Mountain Lines

 

by Nelson Haas

 

After many years of tracking both man and beast, I soon learned that the apparent ease of tracking in snow can produce a false sense of security where your concentration levels are not up to maximum and you’re going to make a mistake.

Of course snow tracking is fast and easy on the eyes but certain circumstances can lead you astray, such as: interrupted snow patterns under a  conifer canopy, heavy brush or protected, south-facing hillsides; contamination by man or other animals and wind, rain, snow, melt and freeze-over.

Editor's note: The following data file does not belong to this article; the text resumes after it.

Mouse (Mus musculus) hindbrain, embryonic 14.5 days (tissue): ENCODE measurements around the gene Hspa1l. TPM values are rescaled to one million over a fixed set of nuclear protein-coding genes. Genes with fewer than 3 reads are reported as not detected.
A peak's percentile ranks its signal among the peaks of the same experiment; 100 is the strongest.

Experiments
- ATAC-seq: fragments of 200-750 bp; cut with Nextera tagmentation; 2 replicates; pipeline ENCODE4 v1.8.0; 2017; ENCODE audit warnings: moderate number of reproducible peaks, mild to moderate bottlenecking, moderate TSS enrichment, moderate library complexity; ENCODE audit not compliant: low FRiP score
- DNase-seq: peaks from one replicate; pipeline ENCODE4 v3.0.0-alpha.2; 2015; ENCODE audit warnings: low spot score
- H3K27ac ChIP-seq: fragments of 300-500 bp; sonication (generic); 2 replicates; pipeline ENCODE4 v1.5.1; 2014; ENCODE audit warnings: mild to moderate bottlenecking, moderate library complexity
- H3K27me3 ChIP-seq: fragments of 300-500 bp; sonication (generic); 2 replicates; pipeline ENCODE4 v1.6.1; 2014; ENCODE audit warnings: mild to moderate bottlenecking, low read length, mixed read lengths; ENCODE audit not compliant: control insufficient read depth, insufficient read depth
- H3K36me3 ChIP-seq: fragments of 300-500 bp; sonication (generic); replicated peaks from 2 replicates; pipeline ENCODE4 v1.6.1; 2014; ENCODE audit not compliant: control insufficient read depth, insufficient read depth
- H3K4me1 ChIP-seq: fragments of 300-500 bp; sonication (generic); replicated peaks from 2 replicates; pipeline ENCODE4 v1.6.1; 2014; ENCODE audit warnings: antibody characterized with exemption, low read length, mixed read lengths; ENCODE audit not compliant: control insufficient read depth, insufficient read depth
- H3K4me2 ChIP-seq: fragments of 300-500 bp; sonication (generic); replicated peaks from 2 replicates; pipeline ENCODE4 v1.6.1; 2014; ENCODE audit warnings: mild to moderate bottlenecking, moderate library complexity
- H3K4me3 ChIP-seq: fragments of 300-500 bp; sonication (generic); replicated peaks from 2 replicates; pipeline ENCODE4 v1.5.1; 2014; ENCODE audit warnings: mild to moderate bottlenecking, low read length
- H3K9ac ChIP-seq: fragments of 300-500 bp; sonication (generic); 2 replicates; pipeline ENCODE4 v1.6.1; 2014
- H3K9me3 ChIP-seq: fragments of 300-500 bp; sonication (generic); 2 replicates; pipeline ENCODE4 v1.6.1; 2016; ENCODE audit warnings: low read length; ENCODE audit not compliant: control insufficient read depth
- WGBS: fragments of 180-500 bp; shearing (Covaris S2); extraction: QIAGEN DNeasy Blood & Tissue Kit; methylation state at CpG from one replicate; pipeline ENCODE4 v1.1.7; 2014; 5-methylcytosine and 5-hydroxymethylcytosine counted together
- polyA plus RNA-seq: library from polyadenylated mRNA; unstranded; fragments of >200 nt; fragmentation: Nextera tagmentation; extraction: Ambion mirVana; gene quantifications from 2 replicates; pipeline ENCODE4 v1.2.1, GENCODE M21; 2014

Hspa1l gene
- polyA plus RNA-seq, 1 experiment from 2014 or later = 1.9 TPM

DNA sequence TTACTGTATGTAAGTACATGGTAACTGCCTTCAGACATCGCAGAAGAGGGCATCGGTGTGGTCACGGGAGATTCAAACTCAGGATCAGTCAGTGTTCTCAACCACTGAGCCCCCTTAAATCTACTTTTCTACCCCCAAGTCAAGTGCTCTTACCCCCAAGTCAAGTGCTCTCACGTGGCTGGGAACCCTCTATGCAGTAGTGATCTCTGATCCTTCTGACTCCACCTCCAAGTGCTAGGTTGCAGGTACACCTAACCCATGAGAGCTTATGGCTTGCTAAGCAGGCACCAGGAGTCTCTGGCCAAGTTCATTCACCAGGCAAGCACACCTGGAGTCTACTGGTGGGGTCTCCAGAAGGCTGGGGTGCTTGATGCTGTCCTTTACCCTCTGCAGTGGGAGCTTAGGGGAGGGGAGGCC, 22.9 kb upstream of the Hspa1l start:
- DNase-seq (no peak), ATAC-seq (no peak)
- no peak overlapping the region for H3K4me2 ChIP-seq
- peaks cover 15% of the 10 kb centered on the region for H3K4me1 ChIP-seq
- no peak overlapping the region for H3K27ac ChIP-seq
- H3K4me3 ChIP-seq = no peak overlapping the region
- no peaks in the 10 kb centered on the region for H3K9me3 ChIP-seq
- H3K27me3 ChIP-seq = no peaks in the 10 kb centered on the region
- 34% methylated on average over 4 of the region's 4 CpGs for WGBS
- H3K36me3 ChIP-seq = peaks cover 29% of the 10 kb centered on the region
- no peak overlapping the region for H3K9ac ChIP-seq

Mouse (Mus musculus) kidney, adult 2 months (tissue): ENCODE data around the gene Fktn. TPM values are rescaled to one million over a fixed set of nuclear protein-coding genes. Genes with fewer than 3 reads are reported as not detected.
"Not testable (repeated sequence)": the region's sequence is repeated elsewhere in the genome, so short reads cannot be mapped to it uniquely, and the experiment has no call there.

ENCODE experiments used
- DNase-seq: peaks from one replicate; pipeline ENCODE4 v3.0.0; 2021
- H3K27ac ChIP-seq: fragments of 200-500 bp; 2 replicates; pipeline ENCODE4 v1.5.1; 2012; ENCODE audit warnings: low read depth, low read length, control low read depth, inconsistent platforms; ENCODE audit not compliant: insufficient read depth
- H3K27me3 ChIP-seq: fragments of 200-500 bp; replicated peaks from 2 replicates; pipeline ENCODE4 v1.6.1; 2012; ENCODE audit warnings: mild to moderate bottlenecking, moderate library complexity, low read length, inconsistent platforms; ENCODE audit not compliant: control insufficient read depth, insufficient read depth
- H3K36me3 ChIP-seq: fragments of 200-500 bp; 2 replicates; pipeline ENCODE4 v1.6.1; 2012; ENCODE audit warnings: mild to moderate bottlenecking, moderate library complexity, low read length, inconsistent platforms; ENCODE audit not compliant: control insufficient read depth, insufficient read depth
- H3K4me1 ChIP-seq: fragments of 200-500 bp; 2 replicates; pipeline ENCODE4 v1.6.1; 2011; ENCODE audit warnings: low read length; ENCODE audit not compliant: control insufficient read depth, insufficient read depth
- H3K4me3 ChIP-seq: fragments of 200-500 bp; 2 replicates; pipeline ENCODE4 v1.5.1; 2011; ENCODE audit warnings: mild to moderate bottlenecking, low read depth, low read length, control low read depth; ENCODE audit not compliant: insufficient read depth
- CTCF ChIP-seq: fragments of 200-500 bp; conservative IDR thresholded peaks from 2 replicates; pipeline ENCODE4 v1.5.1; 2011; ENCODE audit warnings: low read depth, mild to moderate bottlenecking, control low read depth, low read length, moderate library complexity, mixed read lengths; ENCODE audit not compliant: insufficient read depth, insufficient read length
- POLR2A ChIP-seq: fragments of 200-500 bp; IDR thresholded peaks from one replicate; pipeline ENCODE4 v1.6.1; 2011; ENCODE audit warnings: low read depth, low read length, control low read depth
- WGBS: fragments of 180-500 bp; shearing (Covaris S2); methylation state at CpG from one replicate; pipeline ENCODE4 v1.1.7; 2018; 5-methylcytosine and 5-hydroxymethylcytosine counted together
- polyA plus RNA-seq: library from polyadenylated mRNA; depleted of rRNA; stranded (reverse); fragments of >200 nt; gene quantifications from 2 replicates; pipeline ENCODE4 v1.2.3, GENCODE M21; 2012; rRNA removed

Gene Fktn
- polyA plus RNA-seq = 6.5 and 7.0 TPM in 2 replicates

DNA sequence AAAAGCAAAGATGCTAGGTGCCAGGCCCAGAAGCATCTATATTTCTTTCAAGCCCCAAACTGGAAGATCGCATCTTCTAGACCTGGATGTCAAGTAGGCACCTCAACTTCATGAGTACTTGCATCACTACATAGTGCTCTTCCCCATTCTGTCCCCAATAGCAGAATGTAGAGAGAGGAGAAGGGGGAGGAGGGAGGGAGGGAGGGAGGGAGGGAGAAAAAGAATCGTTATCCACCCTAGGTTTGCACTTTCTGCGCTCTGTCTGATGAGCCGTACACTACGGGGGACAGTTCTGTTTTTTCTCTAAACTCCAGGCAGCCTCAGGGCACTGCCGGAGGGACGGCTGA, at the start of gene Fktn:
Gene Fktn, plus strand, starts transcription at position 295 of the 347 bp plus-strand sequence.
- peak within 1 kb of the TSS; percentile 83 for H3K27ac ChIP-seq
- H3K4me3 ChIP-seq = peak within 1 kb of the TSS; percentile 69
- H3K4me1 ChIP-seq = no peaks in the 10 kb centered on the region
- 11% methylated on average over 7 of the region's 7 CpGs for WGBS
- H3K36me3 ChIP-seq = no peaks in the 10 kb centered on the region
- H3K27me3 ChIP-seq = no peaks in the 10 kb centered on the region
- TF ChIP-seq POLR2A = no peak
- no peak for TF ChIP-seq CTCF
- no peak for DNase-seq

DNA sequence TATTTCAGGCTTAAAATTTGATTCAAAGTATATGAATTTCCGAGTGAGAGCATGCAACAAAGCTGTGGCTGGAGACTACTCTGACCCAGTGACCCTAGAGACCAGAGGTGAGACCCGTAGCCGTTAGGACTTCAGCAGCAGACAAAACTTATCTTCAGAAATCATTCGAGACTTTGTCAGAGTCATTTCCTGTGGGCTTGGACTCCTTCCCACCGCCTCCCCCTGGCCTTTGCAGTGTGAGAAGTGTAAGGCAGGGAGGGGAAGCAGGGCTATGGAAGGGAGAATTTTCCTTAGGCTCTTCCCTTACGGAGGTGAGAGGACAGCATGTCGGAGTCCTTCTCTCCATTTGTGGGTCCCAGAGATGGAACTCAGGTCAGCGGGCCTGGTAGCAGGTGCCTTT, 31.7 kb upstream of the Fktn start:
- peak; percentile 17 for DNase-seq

One Comment

  1. Tony Burfield says:

    Where I live in the Colorado mountains, with a little snow melt, fox tracks turn to coyote tracks, elk tracks turn to moose tracks and bobcat tracks turn to mountain lion tracks. Also, I think it has a lot to do with my overactive imagination when alone in the wilderness.

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